Feeling overwhelmed? Here are some signs of social media burnout.


And if you need help, all you have to do is ask.



4. Organization is Your Best Friend


If you're like me and you're managing multiple platforms, you really need to be organized. I'm not the best at this, but I have learned a few things (mostly the hard way).


I spent many days waking up in a rush to come up with and post something for that day. Just post something, anything. And it was an awful feeling. I dreaded it. I was in a panic all the time. Sometimes I work well under pressure, but nine times out of ten I know I was putting out sub-par content. Maybe it could have been great, if I had given it more time.


Does that sound like your struggles with social media?

I don't want to say it's better to not post anything, but it's certainly better to put some thought into what you're creating.


You want to create from a passion for your business and the topic, not from fear and guilt that you haven't posted this week.


So think about what your content pillars are. Your content pillars are the 3-4 (relatively broad) topics that you could talk about forever. They should relate to your business of course.


  • Think of three topics. (3 of ours are Digital Marketing, Entrepreneurship and Mental Health)

  • Come up with of 3-4 thoughts or comments on each of those 3 things. Suddenly, you have up to 12 post ideas. You have 3 posts a week for a whole month.

  • Write them down. Put them in a calendar and set out time to create.


We have more ways for you to create more content here.



Two more tips to take stress out of posting on social media
  • Have a list of hashtags as a starting point for each post (just change them up slightly each time).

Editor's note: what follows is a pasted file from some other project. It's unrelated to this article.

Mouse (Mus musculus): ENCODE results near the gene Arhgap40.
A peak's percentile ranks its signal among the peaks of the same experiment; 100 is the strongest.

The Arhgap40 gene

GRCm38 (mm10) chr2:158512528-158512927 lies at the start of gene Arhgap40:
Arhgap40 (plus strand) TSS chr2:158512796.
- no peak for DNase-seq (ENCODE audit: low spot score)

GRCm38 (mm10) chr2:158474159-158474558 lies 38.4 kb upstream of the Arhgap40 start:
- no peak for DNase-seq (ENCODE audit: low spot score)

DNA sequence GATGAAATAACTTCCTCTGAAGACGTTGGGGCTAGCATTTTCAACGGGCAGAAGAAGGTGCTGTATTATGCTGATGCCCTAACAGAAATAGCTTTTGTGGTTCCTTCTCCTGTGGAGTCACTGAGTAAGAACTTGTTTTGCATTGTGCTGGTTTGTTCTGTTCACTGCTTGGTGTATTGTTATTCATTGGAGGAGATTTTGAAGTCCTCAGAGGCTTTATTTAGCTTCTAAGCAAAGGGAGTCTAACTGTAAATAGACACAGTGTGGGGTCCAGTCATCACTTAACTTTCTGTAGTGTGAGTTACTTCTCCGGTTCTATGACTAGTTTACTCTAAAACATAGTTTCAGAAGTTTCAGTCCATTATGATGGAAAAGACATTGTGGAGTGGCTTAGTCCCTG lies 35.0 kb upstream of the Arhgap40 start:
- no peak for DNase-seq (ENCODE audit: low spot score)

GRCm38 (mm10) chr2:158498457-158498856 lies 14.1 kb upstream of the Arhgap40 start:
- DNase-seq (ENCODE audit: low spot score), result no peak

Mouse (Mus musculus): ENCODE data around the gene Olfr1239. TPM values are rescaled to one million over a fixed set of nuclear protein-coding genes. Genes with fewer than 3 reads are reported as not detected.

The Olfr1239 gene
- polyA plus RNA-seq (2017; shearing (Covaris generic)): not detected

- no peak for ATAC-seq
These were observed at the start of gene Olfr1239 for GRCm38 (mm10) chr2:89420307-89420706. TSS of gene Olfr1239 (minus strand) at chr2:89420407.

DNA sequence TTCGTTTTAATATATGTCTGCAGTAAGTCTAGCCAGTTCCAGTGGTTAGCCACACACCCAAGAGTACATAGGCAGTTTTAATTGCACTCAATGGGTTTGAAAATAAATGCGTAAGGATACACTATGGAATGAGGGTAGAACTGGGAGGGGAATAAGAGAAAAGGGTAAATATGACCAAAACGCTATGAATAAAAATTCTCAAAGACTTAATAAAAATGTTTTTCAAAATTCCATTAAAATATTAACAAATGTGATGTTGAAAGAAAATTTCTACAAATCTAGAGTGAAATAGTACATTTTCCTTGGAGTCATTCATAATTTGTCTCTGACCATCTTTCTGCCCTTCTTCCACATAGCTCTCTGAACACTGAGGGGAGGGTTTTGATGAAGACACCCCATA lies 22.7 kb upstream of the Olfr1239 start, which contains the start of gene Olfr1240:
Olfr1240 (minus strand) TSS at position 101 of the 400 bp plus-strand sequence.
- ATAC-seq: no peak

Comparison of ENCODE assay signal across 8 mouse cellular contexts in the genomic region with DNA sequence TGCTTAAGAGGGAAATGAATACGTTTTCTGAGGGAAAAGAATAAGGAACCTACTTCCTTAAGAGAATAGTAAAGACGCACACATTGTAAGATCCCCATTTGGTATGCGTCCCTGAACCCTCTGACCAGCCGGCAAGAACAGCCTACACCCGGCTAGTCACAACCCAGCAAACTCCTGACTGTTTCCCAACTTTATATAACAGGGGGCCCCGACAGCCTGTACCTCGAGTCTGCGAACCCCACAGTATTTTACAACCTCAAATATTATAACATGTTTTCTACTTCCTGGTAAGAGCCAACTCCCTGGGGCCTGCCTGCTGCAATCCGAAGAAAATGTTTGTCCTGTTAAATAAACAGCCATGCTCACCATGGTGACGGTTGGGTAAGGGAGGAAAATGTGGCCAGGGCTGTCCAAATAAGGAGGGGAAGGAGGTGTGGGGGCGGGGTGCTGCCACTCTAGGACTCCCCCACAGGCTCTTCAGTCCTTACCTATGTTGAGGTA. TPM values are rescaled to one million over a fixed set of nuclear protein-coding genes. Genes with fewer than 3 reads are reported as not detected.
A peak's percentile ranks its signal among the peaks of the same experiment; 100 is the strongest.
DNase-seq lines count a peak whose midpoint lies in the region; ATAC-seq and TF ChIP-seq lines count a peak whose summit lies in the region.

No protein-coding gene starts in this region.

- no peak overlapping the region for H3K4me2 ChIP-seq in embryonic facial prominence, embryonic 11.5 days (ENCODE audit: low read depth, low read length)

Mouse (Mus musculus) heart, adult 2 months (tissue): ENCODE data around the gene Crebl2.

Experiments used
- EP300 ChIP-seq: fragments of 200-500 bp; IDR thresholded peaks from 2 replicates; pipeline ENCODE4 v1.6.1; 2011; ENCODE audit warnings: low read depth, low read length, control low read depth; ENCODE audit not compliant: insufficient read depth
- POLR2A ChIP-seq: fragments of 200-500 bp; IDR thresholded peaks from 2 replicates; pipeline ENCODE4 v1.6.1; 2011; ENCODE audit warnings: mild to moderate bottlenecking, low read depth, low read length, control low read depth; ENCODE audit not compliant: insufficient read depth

• Create a folder of "evergreen" content that you can roll out once a month. If it's good today, it will be good next month as well, and most people won't see it every time.



5. You Can Find Inspiration Anywhere


This works especially well if you're organized and have delegated. Because you know what's really hard to gain inspiration from? A looming deadline.


When I give myself more time, I find inspiration for posts in the tv shows I'm watching (aka Gilmore Girls, again).


When I give myself time to step away and take off my social media manager hat (it's a great hat), I sweep my floor and gain inspiration for a post from that.


There are so many crossovers in life. I don't want to get too philosophical, but everything is connected. And while we each have many differences, we have much more that unites us.


Drawing inspiration from your daily life helps you connect with people and makes it easier to get your message across. After all, we all sweep the floor, right?



Those are just the top 5 things I've learned so far. Which one resonates with you the most?



And now it's your turn:

How long have you been in your business? What have you learned in that time? I bet you'd surprise yourself. Why not surprise yourself again by creating posts about it?